There are some games that you slowly build into. You’re introduced through a lengthy cut-scene to the wondrous world you’re going to spend the next twenty hours enjoying. You’ll get a insight into the main protagonist and slowly work out what their problems, aims and goals are. Then there are games that immediately shout “RUN” at you. Dex is one of these games – one in which from the off you don’t know where you are, how it works, who the hell you are and…what is that coming at me with a gun? It’s a game that could tempt you to switch off early, putting on something easier. But don’t, because Dex needs a bit of time and then it will start paying you back in spades.
Dex is set in the future, but a future that is very recognisable indeed. It’s a mixture of Bladerunner, Deus Ex and The Matrix. You are Dex, a kind of cyberpunk, who’s pulled from her apartment and like you, has to work out why she is being chased. She is being hounded by a corperation called The Complex who have some sinister schemes afoot…future things and stuff. Dex is a sort of chosen one/messiah who could ruin all their evil plans. Dex starts underground in the sewers after her escape from the apartment and then works her way up to the city to try and find answers.
Gameplay wise Dex plays as a (big breath) open world side scrolling RPG platformer. It reminds me of one of those old SNES games but with a HD makeover. There are two main parts to get involved in. You explore around the world, jumping between platforms and going through doors to different sectors in the city. You have stats to upgrade using the experience you get by collecting items, doing missions and combat. These range from melee, to lock picking. All are useful, but choosing which valuable skill points you upgrade will determine the way you play. For example, not choosing charisma upgrades like I initially did will mean you won’t be able to talk your way out of situations or persuade others to do your bidding.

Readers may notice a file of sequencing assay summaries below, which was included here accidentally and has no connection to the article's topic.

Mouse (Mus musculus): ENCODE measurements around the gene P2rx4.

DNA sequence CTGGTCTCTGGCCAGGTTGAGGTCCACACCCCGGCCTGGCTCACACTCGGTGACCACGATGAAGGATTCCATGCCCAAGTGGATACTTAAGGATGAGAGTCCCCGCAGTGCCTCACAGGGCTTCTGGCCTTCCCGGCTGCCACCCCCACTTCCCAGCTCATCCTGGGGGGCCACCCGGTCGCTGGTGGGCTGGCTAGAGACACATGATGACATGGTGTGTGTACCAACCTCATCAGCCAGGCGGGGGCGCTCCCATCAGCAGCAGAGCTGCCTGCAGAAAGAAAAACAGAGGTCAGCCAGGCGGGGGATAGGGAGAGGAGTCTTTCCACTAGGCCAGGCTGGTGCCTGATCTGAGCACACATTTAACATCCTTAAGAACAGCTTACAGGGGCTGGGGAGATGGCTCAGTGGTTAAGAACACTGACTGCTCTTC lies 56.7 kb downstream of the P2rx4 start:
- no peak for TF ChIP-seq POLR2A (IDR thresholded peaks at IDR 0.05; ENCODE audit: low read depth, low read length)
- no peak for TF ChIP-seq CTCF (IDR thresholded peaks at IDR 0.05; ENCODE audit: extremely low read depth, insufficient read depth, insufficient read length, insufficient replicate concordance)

But anyways, let’s talk about the combat first and get the moaning over and done with. I’m afraid this is something I haven’t got on well with at all. It’s like a Double Dragon style of combat, one in which you bash a button to punch or block. Later on you’ll develop further skills enabling you to kick in order to beat the bad guys down. There are guns to be bought and using these is a case of holding LT to aim and the RT to fire, which sounds normal right? Well it isn’t because it’s a slow action that takes a while to master. The action melee fights are painful and I found myself struggling with wrong angles, getting obscured by pillars so I couldn’t see or just be being beaten to a pulp. When I did defeat someone I just couldn’t work out how I did it. It all just seems too random and unpredictable, so more then often I would just run past everyone, jumping widely to get to my destination. It does get easier as you upgrade your powers but god it’s tricky to get motivated in the beginning to see it through to that stage. Moan over.
There’s a big section of Dex that deals with going into cyber space and hacking systems. This is a kind of a side scrolling, shooting, mini game whereby you’re left destroying firewalls and trying to gather data. This is a pleasant diversion from the main game and works well as a mini game – even though it gets increasingly hard and frustrating. The main missions themselves are very good indeed with a lot of thought being put into the story and action. Sometimes you get a bit lost and there are no markers to signify your next step, so you have to carefully read the journal information again and again. There are also a bountiful supply of optional missions that you can pick up by walking the streets of the city and talking to people. There are a lot of things to do in Dex and the open world nature of the game works brilliantly.
The writing is clever and brings to life the lore and shape of the world it is presenting. The characters are fully developed and the story seems to move forward without being mind blowing. The only problem I had was that the dialogue boxes where so small and hard to read that you can be forgiven for skipping them.
The graphical tone of Dex lies in its retro styling. It reminds me of those great PC games in the early nineties like Beneath a Steel Sky. There is a cool comic book look to the city and its different locations, but this design might be a bit too retro or basic for some. The soundtrack has a similar retro feel and all the effects feel very much of that time period again, which is obviously a deliberate move by the developer. The voice over work is excellent though and the actors really commit to the tone of the game.
Overall Dex is tremendous value for money as they are lots of things to do and explore. The retro look and design might turn some people off but there is much to enjoy, especially when you get away from the boring sewers and into the city. The combat is the real problem for me and in the beginning when you’re not fully upgraded, it’s nearly impossible to work out how to progress without running away. Dex is a hard game, but with a fantastic open world and good design, it’s a game that I won’t forget in a hurry.